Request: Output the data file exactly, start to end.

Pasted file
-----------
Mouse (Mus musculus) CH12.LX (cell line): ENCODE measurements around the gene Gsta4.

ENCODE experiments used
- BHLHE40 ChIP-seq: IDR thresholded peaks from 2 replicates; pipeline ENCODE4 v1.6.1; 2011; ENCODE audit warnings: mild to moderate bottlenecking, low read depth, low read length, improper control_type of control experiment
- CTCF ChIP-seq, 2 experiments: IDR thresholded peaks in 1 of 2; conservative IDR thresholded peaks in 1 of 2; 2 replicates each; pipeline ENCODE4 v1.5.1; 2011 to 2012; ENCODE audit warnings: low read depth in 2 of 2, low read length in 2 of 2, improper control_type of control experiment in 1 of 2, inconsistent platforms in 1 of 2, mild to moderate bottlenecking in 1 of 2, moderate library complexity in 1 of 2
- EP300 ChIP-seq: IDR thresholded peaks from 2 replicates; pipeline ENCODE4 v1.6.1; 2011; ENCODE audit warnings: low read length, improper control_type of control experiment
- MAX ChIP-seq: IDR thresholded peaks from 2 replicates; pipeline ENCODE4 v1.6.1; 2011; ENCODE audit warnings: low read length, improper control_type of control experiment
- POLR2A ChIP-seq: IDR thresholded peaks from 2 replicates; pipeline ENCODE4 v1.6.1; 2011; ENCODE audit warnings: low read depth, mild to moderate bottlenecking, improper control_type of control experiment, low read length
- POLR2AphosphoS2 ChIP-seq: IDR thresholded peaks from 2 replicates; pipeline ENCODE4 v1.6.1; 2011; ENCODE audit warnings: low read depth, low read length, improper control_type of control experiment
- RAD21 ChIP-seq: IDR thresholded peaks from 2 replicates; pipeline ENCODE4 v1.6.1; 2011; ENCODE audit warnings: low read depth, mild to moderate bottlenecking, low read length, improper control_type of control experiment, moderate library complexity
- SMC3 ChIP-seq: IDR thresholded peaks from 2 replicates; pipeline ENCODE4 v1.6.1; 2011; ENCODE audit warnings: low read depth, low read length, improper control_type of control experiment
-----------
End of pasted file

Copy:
Mouse (Mus musculus) CH12.LX (cell line): ENCODE measurements around the gene Gsta4.

ENCODE experiments used
- BHLHE40 ChIP-seq: IDR thresholded peaks from 2 replicates; pipeline ENCODE4 v1.6.1; 2011; ENCODE audit warnings: mild to moderate bottlenecking, low read depth, low read length, improper control_type of control experiment
- CTCF ChIP-seq, 2 experiments: IDR thresholded peaks in 1 of 2; conservative IDR thresholded peaks in 1 of 2; 2 replicates each; pipeline ENCODE4 v1.5.1; 2011 to 2012; ENCODE audit warnings: low read depth in 2 of 2, low read length in 2 of 2, improper control_type of control experiment in 1 of 2, inconsistent platforms in 1 of 2, mild to moderate bottlenecking in 1 of 2, moderate library complexity in 1 of 2
- EP300 ChIP-seq: IDR thresholded peaks from 2 replicates; pipeline ENCODE4 v1.6.1; 2011; ENCODE audit warnings: low read length, improper control_type of control experiment
- MAX ChIP-seq: IDR thresholded peaks from 2 replicates; pipeline ENCODE4 v1.6.1; 2011; ENCODE audit warnings: low read length, improper control_type of control experiment
- POLR2A ChIP-seq: IDR thresholded peaks from 2 replicates; pipeline ENCODE4 v1.6.1; 2011; ENCODE audit warnings: low read depth, mild to moderate bottlenecking, improper control_type of control experiment, low read length
- POLR2AphosphoS2 ChIP-seq: IDR thresholded peaks from 2 replicates; pipeline ENCODE4 v1.6.1; 2011; ENCODE audit warnings: low read depth, low read length, improper control_type of control experiment
- RAD21 ChIP-seq: IDR thresholded peaks from 2 replicates; pipeline ENCODE4 v1.6.1; 2011; ENCODE audit warnings: low read depth, mild to moderate bottlenecking, low read length, improper control_type of control experiment, moderate library complexity
- SMC3 ChIP-seq: IDR thresholded peaks from 2 replicates; pipeline ENCODE4 v1.6.1; 2011; ENCODE audit warnings: low read depth, low read length, improper control_type of control experiment